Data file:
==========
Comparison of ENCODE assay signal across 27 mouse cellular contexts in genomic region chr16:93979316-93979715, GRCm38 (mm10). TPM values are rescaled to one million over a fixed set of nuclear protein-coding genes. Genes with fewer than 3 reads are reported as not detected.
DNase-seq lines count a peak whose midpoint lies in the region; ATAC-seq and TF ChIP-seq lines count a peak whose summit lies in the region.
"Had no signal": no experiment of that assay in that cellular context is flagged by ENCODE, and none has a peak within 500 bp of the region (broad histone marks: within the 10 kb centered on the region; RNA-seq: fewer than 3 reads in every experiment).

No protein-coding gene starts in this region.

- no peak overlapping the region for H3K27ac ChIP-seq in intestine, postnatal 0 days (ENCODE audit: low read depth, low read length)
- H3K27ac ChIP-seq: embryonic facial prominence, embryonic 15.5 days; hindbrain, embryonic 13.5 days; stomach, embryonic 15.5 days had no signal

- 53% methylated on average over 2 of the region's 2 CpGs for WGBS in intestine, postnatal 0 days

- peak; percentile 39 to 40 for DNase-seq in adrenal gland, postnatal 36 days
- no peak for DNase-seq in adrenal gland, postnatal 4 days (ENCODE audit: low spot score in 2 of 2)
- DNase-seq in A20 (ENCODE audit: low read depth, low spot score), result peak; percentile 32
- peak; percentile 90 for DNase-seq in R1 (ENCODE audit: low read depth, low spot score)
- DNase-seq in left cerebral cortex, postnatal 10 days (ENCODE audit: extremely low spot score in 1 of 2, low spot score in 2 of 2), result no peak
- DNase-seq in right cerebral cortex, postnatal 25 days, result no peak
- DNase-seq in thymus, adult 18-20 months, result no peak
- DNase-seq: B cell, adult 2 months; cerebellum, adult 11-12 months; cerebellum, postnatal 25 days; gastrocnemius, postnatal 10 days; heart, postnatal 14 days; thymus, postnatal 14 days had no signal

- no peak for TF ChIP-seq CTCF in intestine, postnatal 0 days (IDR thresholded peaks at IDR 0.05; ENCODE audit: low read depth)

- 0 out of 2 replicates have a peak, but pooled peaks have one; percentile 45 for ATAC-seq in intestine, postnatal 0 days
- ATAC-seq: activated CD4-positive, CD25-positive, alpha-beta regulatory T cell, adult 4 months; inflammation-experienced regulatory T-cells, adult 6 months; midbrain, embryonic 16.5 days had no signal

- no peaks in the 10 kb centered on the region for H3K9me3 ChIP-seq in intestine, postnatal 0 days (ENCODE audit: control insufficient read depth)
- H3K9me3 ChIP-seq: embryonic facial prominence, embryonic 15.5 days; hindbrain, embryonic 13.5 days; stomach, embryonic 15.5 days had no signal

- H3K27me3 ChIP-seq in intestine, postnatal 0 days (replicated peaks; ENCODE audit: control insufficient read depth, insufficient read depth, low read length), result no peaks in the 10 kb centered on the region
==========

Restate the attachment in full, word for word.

Comparison of ENCODE assay signal across 27 mouse cellular contexts in genomic region chr16:93979316-93979715, GRCm38 (mm10). TPM values are rescaled to one million over a fixed set of nuclear protein-coding genes. Genes with fewer than 3 reads are reported as not detected.
DNase-seq lines count a peak whose midpoint lies in the region; ATAC-seq and TF ChIP-seq lines count a peak whose summit lies in the region.
"Had no signal": no experiment of that assay in that cellular context is flagged by ENCODE, and none has a peak within 500 bp of the region (broad histone marks: within the 10 kb centered on the region; RNA-seq: fewer than 3 reads in every experiment).

No protein-coding gene starts in this region.

- no peak overlapping the region for H3K27ac ChIP-seq in intestine, postnatal 0 days (ENCODE audit: low read depth, low read length)
- H3K27ac ChIP-seq: embryonic facial prominence, embryonic 15.5 days; hindbrain, embryonic 13.5 days; stomach, embryonic 15.5 days had no signal

- 53% methylated on average over 2 of the region's 2 CpGs for WGBS in intestine, postnatal 0 days

- peak; percentile 39 to 40 for DNase-seq in adrenal gland, postnatal 36 days
- no peak for DNase-seq in adrenal gland, postnatal 4 days (ENCODE audit: low spot score in 2 of 2)
- DNase-seq in A20 (ENCODE audit: low read depth, low spot score), result peak; percentile 32
- peak; percentile 90 for DNase-seq in R1 (ENCODE audit: low read depth, low spot score)
- DNase-seq in left cerebral cortex, postnatal 10 days (ENCODE audit: extremely low spot score in 1 of 2, low spot score in 2 of 2), result no peak
- DNase-seq in right cerebral cortex, postnatal 25 days, result no peak
- DNase-seq in thymus, adult 18-20 months, result no peak
- DNase-seq: B cell, adult 2 months; cerebellum, adult 11-12 months; cerebellum, postnatal 25 days; gastrocnemius, postnatal 10 days; heart, postnatal 14 days; thymus, postnatal 14 days had no signal

- no peak for TF ChIP-seq CTCF in intestine, postnatal 0 days (IDR thresholded peaks at IDR 0.05; ENCODE audit: low read depth)

- 0 out of 2 replicates have a peak, but pooled peaks have one; percentile 45 for ATAC-seq in intestine, postnatal 0 days
- ATAC-seq: activated CD4-positive, CD25-positive, alpha-beta regulatory T cell, adult 4 months; inflammation-experienced regulatory T-cells, adult 6 months; midbrain, embryonic 16.5 days had no signal

- no peaks in the 10 kb centered on the region for H3K9me3 ChIP-seq in intestine, postnatal 0 days (ENCODE audit: control insufficient read depth)
- H3K9me3 ChIP-seq: embryonic facial prominence, embryonic 15.5 days; hindbrain, embryonic 13.5 days; stomach, embryonic 15.5 days had no signal

- H3K27me3 ChIP-seq in intestine, postnatal 0 days (replicated peaks; ENCODE audit: control insufficient read depth, insufficient read depth, low read length), result no peaks in the 10 kb centered on the region